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Forum, Nov. 29: ‘Green’ technology advocates are being short-sighted in some important ways

Published: 11/28/2019 10:00:20 PM
Modified: 11/28/2019 10:00:13 PM
‘Green’ technology advocates are being shortsighted in some important ways

I was glad to see that, finally, someone was reporting some of the real facts behind all the “green” technology being produced (“The cost of ‘going green’: How greener cars could mean a toxic tide in Indonesia,” Nov. 24).

While I’m all for energy efficiency, as I’ve said for years, many of the components used in high-efficiency products are not themselves obtained in an environmentally sound manner. And I don’t believe the proponents of “green” technology acknowledge this, or even consider it.

For instance, they talk as if they would like to eliminate all petroleum production. Don’t they realize that plastics are a byproduct of petroleum? And plastics are a large component of energy-efficient products. Another is “rare earth” elements, which I believe are mined by typical environmentally unfriendly means.

So if there is no petroleum production, and rare elements are exhausted or no longer mined, is everyone prepared to give up all their cellphones, electric cars, etc.? If you have a solar array and the equipment breaks down, what will you do if the components are no longer available?

I’m just saying that all the folks promoting a totally “green” society need to take a step back and consider the entire story behind what they envision, because in some aspects they’re being very short-sighted.



As governor, Dan Feltes will fight for N.H. families

It’s time for New Hampshire to elect a governor who works for the people. We need a governor who recognizes the real challenges that families have making ends meet with rising health care costs, child care costs and property taxes. I’m supporting Sen. Dan Feltes for governor because he knows firsthand the economic realities New Hampshire families face.

Feltes’ background and career reflect a real understanding of economic struggles. His father worked in a furniture factory and his mother worked part-time jobs to raise their four kids. Feltes worked his way through college and law school, and then joined New Hampshire Legal Assistance so he could help seniors, middle- to low-income families and veterans who were on hard times.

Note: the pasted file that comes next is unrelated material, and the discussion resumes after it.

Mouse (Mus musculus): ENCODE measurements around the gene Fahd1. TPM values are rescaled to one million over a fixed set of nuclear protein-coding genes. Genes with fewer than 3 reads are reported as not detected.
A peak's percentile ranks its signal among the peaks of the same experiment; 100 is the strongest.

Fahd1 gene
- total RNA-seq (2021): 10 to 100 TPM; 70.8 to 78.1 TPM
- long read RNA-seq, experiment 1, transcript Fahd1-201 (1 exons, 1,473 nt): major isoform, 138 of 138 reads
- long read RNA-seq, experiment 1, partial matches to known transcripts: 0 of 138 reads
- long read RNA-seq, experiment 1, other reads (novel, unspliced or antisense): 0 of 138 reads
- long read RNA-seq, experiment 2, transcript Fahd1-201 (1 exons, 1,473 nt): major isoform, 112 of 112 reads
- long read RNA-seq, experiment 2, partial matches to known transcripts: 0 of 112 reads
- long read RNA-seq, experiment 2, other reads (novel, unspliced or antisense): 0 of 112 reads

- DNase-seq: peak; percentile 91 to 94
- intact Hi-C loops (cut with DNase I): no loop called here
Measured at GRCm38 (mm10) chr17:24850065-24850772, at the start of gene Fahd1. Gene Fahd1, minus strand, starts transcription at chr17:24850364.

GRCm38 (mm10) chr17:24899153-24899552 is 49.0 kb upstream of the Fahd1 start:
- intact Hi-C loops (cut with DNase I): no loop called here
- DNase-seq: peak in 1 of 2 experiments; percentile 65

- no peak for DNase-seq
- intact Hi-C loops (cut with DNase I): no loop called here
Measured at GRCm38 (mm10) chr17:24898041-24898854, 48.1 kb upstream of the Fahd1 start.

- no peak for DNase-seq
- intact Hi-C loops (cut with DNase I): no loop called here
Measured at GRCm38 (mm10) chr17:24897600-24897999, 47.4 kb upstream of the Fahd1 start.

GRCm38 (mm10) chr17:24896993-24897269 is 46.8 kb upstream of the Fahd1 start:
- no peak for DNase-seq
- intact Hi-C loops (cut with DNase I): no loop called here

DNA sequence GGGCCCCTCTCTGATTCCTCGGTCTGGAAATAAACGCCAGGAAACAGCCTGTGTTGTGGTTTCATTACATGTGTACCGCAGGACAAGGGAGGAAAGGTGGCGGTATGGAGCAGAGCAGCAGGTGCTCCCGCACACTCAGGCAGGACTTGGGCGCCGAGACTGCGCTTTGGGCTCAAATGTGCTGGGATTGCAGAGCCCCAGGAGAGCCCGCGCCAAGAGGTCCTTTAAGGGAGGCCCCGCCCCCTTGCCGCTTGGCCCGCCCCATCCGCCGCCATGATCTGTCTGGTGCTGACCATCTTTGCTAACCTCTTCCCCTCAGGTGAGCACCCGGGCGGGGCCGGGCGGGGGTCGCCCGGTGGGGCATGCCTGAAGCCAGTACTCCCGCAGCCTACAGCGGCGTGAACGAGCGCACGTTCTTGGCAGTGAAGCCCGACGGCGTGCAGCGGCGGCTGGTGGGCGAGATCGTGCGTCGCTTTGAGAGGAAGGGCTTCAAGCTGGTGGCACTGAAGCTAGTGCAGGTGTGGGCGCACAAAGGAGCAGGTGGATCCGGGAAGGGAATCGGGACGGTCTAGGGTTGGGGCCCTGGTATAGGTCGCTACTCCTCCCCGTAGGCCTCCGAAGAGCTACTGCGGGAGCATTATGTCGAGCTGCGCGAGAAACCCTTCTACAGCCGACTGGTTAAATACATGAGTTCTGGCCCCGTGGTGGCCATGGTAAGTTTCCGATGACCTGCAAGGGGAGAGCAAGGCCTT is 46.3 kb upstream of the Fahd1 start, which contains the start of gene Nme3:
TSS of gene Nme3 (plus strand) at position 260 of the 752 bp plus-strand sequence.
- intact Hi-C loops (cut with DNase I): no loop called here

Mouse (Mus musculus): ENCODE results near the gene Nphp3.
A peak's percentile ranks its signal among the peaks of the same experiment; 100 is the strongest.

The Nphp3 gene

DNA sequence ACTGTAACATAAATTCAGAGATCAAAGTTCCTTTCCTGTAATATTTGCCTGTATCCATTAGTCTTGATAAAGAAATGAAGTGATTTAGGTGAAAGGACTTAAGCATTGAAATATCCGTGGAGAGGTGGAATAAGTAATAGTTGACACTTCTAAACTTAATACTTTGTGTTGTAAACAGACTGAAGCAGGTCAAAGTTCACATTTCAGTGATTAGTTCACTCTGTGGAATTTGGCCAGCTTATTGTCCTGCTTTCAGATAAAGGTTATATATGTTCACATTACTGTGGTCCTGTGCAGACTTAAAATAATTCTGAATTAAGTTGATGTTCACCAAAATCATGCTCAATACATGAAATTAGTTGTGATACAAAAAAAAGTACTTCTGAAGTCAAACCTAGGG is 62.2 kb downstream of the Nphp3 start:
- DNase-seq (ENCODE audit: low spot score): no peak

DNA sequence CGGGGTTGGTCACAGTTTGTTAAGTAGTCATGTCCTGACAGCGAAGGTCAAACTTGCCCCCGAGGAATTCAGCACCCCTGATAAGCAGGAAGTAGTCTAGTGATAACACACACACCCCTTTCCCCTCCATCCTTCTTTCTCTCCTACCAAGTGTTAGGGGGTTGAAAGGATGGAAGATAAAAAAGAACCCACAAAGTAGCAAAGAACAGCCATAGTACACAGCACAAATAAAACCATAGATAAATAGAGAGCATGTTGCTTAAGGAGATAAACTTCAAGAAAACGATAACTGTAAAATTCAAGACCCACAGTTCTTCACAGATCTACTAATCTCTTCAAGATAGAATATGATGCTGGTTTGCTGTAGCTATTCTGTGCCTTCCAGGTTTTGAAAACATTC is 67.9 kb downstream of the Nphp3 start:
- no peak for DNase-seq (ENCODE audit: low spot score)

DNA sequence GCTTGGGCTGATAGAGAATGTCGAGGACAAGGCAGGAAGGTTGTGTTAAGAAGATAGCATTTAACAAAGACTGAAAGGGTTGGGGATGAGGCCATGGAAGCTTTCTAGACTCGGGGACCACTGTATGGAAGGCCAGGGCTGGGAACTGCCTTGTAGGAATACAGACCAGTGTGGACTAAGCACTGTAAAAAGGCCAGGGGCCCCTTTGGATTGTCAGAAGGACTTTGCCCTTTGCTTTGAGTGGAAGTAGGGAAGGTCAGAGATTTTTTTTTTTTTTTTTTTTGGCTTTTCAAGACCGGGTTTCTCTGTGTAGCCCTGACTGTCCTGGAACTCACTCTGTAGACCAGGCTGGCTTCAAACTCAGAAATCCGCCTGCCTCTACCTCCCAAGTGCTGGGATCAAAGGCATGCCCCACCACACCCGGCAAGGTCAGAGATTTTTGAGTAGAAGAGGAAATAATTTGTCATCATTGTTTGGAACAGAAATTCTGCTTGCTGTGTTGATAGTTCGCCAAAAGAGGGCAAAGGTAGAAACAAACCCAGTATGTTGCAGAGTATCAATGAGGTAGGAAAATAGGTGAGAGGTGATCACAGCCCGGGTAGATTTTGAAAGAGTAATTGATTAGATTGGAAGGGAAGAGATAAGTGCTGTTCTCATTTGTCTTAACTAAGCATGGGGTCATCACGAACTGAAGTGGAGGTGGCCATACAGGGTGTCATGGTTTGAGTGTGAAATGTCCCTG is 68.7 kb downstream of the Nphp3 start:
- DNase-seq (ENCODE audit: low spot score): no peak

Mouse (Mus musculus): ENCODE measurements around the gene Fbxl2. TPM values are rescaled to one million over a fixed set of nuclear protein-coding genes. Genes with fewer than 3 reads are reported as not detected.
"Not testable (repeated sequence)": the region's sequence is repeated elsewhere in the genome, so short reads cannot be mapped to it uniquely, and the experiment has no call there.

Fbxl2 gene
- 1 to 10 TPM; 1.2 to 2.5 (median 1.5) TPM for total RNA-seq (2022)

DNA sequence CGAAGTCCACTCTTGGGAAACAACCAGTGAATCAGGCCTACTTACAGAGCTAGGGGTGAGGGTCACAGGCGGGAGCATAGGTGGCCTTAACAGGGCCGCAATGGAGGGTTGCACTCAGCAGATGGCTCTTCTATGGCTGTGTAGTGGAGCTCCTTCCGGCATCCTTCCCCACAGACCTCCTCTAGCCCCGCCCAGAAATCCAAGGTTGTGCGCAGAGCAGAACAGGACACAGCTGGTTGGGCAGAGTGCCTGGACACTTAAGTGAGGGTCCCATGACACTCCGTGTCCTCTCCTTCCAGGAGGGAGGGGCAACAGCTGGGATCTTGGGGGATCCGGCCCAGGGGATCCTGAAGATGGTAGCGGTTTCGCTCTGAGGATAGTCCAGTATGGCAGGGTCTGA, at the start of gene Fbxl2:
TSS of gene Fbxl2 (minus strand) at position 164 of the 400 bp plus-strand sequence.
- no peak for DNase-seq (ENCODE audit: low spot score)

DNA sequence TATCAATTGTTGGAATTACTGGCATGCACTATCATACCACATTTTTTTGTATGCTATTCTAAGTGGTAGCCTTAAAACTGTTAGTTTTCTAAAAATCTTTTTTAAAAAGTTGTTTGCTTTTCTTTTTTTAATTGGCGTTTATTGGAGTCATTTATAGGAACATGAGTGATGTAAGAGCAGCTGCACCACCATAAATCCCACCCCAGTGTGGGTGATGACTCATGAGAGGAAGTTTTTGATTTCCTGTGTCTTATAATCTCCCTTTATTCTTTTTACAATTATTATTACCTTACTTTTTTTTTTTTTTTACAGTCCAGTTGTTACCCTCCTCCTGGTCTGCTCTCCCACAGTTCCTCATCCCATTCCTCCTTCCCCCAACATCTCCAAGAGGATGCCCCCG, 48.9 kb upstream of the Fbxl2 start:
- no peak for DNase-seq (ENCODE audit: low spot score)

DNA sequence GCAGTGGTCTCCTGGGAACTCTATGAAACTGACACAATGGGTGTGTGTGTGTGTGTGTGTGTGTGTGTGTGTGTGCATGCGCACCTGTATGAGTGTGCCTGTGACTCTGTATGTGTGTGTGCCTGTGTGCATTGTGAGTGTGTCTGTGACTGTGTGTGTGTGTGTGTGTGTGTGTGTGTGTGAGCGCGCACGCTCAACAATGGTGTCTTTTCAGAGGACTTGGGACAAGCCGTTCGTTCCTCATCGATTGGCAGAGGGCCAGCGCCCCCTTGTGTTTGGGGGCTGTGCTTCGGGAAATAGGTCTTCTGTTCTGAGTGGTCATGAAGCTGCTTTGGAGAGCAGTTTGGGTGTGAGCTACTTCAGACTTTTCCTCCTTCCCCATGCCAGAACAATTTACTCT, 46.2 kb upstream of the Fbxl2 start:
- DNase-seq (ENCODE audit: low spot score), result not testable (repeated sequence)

As a state senator, Feltes prioritized solving the economic issues that people worry about in their daily lives. He fought for affordable housing, paid family and medical leave and access to health care.

As a member of the Senate Energy Committee, he also led the efforts to address our climate crisis and invest in our clean energy future.

However, we can’t make progress on those issues as long as Gov. Chris Sununu is in the corner office. Sununu set a record number of vetoes and never worked with the Legislature to get things done.

Feltes is committed to work with the Legislature to make progress. I believe in him, many believe in him, and I know he’ll improve the lives of all Granite Staters.

I hope you’ll join me in supporting Dan Feltes for governor.



The writer represents Grafton District 12 in the New Hampshire House.

Great Alzheimer’s care in the Upper Valley helped my family

My wife, Nancy, was in the first group of patients to use the Scotland House adult day care facility in Hartford. She had Alzheimer’s dating back to 2014; by 2016 she could no longer be left alone.

Before Scotland House opened, she went to adult day care in Springfield, Vt., two days a week. But because Scotland House was closer and had more clients from our region, we switched when it opened in November 2018.

For the next six months she went there three days a week. She received excellent care and always came home with a broad smile and a chuckle.

Her Alzheimer’s prevented her from sharing memories of the day’s activities, but whatever she had done, the Scotland House folks had made her very happy.

Later in her illness we had to provide around-the-clock care, which was done at The Village in White River Junction.

The care she received there was excellent, but Nancy always wanted to come home. (This happened for the last month of her life because she had developed brain cancer.)

My family and I have benefited greatly from the services for Alzheimer’s patients provided in our Upper Valley community: Thompson Senior Center provided Alzheimer’s and caregiver support groups; Ottauquechee Health Center and Mt. Ascutney Hospital and Health Center provided medical care and invaluable help from community care coordinator Carla Kamel.

Adult Day Service at Springfield Hospital and Scotland House, hospice care from Bayada and, finally, care from a private caregiver, Linda Galvao, who spent many long hours with Nancy over the last two years of her life.



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